5. Chris Lengquist on

    Yes, but…

    ….what if the kids had been in the front yard and the dog attacked them there? I get where you are going with this. Just seems though you cannot possibly be protected for every single possibility.

    I never want to use it, but it’s why I carry large umbrellas on each prop.

  6. The first thing I’ve got to say is that litigation in America is nuts! In Canada, only the owner of the dog could be sued, and no one else. What if the children happened to be on the sidewalk at the time? Would the parents sue the city for not putting dog traps on the street?! And what about the renters – the people who were occupying the property where the children were playing? I think they’re much more responsible for the attack than the landlord.

    Although I am not a landlord myself – and am in fact a renter – I totally feel you don’t need to put up a fence. You mentioned that the other properties in the area don’t have fences, either; which is even less reason to put up a fence. Why not just put up a sign that reads, “No trespassers, including animals. Enter at your own risk.” I’m sure that would fully nullify any potential suit out there.

    Forrest mentioned that he hasn’t sympathy for the “people cashing his check.” Of course all types of businesses have costs associated with them; but a fence in a predominantly non-fenced neighborhood is not a requirement for safety or comfort. Fixing a leaky roof, fixing broken appliances and paying a mortgage are the “costs of business” for an owner of rental property.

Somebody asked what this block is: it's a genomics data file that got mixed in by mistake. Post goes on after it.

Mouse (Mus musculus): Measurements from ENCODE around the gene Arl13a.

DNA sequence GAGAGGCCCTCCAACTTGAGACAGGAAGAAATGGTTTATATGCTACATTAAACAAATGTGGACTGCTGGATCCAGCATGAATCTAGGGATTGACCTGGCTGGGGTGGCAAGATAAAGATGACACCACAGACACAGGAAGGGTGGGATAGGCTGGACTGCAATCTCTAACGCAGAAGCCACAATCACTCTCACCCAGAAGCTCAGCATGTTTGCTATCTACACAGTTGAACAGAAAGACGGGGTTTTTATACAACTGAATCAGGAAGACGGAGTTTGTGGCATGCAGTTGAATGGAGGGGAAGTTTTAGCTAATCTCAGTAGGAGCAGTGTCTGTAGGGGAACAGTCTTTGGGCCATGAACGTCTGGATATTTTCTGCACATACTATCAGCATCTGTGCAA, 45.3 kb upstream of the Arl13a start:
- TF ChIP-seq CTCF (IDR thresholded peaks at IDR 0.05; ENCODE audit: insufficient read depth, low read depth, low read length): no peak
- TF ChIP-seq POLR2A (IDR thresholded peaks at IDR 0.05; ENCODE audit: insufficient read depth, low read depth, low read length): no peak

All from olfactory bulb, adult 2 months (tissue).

The couple should’ve found a place already with a fence if that’s what they wanted. If one chooses to rent a place that is in a high-traffic area; it’s not the landlord’s responsibility to re-route traffic.

    Also… maybe you should’ve asked your renters to pay for half the fence, or at least pay for it over time through an little raise in their rent. Or maybe sign a longer agreement, which would mean the fence would be put to good use?

  7. I will say this about fences in the context of the Tampa area market, while other non-fenced properties sit unrented for months at a time, properties with fences are snapped up almost instantaneously.
    For a simple $1,000 investment, a landlord can easily recoup that money in terms of rent that would have been lost with it sitting on the market.